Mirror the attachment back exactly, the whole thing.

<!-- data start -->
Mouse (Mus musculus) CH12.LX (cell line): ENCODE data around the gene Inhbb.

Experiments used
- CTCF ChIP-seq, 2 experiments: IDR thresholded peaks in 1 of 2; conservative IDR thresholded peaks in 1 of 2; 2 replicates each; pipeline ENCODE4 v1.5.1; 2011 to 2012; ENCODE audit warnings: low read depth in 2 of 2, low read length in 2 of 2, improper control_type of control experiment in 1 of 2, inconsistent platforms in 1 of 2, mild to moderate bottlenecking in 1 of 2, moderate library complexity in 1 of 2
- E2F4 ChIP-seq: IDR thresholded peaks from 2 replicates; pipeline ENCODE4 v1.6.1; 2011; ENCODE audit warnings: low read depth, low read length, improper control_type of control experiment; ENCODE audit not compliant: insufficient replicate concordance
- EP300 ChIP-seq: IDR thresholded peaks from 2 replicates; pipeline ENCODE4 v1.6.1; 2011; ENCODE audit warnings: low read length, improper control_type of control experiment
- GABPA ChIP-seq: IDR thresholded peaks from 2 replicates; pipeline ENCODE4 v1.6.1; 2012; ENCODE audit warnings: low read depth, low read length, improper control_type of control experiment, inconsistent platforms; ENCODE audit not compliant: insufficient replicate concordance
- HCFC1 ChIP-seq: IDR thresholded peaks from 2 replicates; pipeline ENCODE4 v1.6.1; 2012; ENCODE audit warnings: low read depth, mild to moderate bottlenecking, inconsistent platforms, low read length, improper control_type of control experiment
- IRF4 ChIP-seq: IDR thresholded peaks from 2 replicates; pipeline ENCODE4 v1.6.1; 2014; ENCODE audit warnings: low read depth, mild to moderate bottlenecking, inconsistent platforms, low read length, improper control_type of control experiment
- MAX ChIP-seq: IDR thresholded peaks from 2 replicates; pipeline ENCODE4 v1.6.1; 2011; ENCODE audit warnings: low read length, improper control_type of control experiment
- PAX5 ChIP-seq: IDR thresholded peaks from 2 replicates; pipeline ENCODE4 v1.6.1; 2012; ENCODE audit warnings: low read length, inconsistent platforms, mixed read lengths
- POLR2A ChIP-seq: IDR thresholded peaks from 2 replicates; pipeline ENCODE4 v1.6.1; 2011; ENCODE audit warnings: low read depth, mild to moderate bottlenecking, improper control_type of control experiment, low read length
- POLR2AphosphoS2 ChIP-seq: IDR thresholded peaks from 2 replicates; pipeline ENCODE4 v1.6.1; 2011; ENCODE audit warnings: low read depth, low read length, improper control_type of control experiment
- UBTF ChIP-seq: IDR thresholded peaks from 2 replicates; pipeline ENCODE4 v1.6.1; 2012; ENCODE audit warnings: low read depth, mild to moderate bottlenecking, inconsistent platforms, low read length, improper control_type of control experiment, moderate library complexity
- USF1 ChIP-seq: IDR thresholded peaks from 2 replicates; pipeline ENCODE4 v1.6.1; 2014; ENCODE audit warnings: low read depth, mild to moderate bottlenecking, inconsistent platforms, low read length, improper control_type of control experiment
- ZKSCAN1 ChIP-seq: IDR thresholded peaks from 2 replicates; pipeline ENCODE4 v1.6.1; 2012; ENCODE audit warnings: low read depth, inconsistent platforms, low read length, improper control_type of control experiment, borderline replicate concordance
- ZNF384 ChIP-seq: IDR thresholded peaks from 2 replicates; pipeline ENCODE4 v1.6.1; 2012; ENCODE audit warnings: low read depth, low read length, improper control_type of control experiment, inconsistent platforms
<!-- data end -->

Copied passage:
Mouse (Mus musculus) CH12.LX (cell line): ENCODE data around the gene Inhbb.

Experiments used
- CTCF ChIP-seq, 2 experiments: IDR thresholded peaks in 1 of 2; conservative IDR thresholded peaks in 1 of 2; 2 replicates each; pipeline ENCODE4 v1.5.1; 2011 to 2012; ENCODE audit warnings: low read depth in 2 of 2, low read length in 2 of 2, improper control_type of control experiment in 1 of 2, inconsistent platforms in 1 of 2, mild to moderate bottlenecking in 1 of 2, moderate library complexity in 1 of 2
- E2F4 ChIP-seq: IDR thresholded peaks from 2 replicates; pipeline ENCODE4 v1.6.1; 2011; ENCODE audit warnings: low read depth, low read length, improper control_type of control experiment; ENCODE audit not compliant: insufficient replicate concordance
- EP300 ChIP-seq: IDR thresholded peaks from 2 replicates; pipeline ENCODE4 v1.6.1; 2011; ENCODE audit warnings: low read length, improper control_type of control experiment
- GABPA ChIP-seq: IDR thresholded peaks from 2 replicates; pipeline ENCODE4 v1.6.1; 2012; ENCODE audit warnings: low read depth, low read length, improper control_type of control experiment, inconsistent platforms; ENCODE audit not compliant: insufficient replicate concordance
- HCFC1 ChIP-seq: IDR thresholded peaks from 2 replicates; pipeline ENCODE4 v1.6.1; 2012; ENCODE audit warnings: low read depth, mild to moderate bottlenecking, inconsistent platforms, low read length, improper control_type of control experiment
- IRF4 ChIP-seq: IDR thresholded peaks from 2 replicates; pipeline ENCODE4 v1.6.1; 2014; ENCODE audit warnings: low read depth, mild to moderate bottlenecking, inconsistent platforms, low read length, improper control_type of control experiment
- MAX ChIP-seq: IDR thresholded peaks from 2 replicates; pipeline ENCODE4 v1.6.1; 2011; ENCODE audit warnings: low read length, improper control_type of control experiment
- PAX5 ChIP-seq: IDR thresholded peaks from 2 replicates; pipeline ENCODE4 v1.6.1; 2012; ENCODE audit warnings: low read length, inconsistent platforms, mixed read lengths
- POLR2A ChIP-seq: IDR thresholded peaks from 2 replicates; pipeline ENCODE4 v1.6.1; 2011; ENCODE audit warnings: low read depth, mild to moderate bottlenecking, improper control_type of control experiment, low read length
- POLR2AphosphoS2 ChIP-seq: IDR thresholded peaks from 2 replicates; pipeline ENCODE4 v1.6.1; 2011; ENCODE audit warnings: low read depth, low read length, improper control_type of control experiment
- UBTF ChIP-seq: IDR thresholded peaks from 2 replicates; pipeline ENCODE4 v1.6.1; 2012; ENCODE audit warnings: low read depth, mild to moderate bottlenecking, inconsistent platforms, low read length, improper control_type of control experiment, moderate library complexity
- USF1 ChIP-seq: IDR thresholded peaks from 2 replicates; pipeline ENCODE4 v1.6.1; 2014; ENCODE audit warnings: low read depth, mild to moderate bottlenecking, inconsistent platforms, low read length, improper control_type of control experiment
- ZKSCAN1 ChIP-seq: IDR thresholded peaks from 2 replicates; pipeline ENCODE4 v1.6.1; 2012; ENCODE audit warnings: low read depth, inconsistent platforms, low read length, improper control_type of control experiment, borderline replicate concordance
- ZNF384 ChIP-seq: IDR thresholded peaks from 2 replicates; pipeline ENCODE4 v1.6.1; 2012; ENCODE audit warnings: low read depth, low read length, improper control_type of control experiment, inconsistent platforms